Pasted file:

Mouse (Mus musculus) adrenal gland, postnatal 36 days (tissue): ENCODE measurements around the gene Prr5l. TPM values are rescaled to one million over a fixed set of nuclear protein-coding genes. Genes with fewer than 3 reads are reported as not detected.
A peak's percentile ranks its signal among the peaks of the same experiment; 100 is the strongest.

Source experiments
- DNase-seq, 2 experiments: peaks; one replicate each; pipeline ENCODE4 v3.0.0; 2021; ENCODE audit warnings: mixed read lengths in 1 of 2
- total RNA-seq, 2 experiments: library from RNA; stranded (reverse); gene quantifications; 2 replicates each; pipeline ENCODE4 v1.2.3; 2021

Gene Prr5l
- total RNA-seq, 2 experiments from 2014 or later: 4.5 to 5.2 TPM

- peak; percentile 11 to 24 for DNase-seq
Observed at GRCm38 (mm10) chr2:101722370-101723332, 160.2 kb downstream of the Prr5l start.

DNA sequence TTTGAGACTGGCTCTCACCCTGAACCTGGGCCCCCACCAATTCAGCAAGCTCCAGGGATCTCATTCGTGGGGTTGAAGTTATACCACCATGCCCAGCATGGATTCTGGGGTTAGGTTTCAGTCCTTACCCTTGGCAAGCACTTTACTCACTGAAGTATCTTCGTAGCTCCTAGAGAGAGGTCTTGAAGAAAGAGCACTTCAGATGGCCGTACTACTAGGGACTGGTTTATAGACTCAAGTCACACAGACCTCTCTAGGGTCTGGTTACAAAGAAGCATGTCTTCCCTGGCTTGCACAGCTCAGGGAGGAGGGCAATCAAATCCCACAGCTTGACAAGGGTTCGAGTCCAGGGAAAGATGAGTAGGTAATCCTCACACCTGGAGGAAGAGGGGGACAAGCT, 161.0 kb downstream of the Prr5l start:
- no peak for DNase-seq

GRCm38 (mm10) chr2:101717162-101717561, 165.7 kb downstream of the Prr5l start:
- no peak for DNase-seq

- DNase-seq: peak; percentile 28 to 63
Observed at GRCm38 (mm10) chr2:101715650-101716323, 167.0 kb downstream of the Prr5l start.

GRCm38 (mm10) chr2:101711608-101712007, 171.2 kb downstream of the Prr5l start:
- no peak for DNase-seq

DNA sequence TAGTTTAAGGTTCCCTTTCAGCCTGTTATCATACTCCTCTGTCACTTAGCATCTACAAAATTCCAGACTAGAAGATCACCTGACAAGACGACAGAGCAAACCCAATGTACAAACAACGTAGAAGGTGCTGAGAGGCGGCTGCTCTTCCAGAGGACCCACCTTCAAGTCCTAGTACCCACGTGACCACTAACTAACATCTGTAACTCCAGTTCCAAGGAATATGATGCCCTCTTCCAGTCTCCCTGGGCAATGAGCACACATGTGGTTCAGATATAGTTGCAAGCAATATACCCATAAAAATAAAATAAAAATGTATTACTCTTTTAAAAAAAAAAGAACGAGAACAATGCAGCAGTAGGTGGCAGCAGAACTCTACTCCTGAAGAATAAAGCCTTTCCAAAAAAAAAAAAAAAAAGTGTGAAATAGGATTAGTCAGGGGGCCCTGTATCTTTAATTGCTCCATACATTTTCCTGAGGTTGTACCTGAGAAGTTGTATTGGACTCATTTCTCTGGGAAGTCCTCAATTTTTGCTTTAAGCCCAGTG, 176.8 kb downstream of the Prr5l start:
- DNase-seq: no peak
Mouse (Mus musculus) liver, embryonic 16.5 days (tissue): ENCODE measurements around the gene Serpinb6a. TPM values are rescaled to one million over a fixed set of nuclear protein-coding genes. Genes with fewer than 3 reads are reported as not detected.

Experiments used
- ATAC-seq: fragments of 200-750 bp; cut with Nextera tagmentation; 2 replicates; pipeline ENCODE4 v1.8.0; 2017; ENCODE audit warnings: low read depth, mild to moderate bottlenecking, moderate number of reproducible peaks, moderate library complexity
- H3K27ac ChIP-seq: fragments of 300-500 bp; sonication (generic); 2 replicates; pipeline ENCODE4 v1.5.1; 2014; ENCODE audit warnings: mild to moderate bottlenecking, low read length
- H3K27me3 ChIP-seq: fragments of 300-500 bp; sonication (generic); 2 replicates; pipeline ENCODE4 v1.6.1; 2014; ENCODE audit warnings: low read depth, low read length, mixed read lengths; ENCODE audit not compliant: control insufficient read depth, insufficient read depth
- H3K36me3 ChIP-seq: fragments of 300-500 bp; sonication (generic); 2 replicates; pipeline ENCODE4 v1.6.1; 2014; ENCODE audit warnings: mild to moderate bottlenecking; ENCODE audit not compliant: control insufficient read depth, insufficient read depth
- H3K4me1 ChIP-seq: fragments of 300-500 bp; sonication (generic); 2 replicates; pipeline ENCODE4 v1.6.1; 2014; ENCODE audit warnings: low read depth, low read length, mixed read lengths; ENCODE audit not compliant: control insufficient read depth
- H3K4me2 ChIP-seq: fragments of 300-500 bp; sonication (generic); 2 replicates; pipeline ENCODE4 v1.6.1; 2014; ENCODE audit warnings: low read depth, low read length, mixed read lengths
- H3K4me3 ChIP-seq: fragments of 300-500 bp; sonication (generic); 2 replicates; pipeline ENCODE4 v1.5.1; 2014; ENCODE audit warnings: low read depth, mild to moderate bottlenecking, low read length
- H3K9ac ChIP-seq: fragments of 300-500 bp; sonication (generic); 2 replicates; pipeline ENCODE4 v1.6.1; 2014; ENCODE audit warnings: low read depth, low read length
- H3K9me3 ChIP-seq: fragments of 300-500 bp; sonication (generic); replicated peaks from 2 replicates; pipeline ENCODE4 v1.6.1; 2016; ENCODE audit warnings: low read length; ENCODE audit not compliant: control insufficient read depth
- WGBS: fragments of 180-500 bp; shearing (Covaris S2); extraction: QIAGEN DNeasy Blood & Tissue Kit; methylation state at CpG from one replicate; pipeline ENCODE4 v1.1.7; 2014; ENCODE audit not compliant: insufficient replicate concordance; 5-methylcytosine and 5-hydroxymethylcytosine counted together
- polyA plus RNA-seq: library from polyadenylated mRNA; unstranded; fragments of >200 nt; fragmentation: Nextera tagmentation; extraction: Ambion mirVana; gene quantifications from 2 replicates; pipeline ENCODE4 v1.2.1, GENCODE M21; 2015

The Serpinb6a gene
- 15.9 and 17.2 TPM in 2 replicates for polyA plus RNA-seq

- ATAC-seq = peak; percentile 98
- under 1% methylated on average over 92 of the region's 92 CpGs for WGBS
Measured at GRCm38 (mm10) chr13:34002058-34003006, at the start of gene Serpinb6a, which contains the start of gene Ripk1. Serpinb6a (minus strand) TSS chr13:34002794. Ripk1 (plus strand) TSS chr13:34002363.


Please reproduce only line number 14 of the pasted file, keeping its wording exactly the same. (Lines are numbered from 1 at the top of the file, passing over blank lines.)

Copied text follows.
- DNase-seq: peak; percentile 28 to 63